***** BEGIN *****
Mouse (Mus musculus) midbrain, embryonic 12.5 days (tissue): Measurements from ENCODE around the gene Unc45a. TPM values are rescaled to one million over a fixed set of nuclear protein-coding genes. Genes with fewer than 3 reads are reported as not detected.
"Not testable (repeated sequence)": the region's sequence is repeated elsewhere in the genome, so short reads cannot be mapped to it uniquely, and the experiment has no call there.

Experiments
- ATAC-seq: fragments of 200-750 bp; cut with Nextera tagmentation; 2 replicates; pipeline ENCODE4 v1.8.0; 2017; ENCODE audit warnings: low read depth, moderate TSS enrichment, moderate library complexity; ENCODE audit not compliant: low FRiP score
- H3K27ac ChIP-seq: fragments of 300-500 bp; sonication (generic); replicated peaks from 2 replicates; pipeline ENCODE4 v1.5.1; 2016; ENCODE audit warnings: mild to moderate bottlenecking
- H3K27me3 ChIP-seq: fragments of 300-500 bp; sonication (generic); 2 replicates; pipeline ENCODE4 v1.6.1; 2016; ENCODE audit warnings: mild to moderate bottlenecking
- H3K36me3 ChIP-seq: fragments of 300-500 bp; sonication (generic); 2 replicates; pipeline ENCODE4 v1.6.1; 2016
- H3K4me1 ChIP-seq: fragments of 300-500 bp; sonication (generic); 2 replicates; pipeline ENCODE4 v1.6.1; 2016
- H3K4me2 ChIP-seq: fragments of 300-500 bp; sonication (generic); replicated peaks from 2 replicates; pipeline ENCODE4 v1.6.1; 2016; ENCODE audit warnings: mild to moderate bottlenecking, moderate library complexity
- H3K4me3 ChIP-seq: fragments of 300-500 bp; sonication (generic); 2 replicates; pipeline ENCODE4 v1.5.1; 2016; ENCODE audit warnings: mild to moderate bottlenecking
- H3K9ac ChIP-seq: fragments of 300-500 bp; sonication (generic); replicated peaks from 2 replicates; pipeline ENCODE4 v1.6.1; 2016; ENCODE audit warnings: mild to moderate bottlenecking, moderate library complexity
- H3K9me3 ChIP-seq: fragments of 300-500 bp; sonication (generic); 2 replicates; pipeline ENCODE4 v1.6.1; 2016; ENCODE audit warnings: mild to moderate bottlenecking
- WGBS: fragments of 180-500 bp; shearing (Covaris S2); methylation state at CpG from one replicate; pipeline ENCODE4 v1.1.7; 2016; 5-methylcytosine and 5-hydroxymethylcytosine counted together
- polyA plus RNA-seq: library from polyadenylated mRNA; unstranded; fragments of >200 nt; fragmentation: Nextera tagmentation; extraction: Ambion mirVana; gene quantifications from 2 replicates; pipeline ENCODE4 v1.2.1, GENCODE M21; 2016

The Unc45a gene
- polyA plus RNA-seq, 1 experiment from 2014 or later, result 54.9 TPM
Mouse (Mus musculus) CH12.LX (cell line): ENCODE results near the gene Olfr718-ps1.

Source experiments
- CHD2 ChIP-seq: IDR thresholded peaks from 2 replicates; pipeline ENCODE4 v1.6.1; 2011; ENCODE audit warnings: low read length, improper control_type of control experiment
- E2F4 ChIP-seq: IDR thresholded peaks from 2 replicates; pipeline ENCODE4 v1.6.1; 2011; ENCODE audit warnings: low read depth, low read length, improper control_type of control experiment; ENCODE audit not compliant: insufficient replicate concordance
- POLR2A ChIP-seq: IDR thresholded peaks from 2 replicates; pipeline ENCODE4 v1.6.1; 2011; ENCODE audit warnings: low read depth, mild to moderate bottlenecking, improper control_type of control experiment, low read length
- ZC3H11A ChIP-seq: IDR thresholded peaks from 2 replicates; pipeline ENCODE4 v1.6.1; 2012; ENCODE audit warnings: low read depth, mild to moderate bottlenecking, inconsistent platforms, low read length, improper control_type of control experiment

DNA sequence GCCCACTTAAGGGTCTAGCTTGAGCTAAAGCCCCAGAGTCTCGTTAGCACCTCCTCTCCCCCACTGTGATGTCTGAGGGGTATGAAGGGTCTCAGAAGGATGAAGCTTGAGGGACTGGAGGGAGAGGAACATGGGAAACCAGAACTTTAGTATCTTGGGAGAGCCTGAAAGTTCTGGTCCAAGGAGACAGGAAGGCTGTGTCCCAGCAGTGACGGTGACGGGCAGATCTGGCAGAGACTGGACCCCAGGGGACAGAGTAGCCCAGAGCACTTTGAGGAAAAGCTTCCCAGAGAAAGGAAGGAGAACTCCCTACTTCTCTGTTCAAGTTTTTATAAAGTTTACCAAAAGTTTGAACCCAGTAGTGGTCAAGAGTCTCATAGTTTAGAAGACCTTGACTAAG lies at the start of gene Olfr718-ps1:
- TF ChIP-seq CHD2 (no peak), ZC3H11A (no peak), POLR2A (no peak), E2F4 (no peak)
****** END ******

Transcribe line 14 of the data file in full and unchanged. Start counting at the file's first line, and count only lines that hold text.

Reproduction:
- polyA plus RNA-seq: library from polyadenylated mRNA; unstranded; fragments of >200 nt; fragmentation: Nextera tagmentation; extraction: Ambion mirVana; gene quantifications from 2 replicates; pipeline ENCODE4 v1.2.1, GENCODE M21; 2016